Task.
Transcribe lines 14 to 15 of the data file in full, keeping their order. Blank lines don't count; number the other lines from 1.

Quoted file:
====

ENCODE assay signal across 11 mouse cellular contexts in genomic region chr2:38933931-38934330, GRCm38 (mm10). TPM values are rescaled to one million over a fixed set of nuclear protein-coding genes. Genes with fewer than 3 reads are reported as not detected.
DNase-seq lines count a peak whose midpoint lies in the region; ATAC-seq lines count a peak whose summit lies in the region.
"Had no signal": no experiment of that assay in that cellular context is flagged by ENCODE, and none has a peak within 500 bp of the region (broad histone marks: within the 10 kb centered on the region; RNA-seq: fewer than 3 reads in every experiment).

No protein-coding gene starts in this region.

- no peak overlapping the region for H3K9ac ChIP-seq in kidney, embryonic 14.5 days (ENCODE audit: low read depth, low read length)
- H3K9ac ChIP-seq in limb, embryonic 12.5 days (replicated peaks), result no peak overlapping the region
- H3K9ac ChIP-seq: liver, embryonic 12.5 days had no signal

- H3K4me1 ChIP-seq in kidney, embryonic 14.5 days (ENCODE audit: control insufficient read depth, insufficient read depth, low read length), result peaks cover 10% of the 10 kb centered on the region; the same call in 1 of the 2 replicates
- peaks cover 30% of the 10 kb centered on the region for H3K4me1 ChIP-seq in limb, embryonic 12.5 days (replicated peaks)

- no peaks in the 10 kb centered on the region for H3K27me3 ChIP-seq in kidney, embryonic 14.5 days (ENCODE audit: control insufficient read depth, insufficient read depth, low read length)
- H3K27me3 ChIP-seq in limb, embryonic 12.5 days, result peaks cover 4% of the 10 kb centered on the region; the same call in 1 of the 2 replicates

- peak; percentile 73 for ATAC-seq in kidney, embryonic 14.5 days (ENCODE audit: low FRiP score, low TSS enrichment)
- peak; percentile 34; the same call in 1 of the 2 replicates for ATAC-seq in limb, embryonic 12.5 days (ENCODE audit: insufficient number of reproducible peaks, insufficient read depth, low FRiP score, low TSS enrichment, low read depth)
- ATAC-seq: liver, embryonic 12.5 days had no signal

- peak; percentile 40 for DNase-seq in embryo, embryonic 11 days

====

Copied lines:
- ATAC-seq: liver, embryonic 12.5 days had no signal

- peak; percentile 40 for DNase-seq in embryo, embryonic 11 days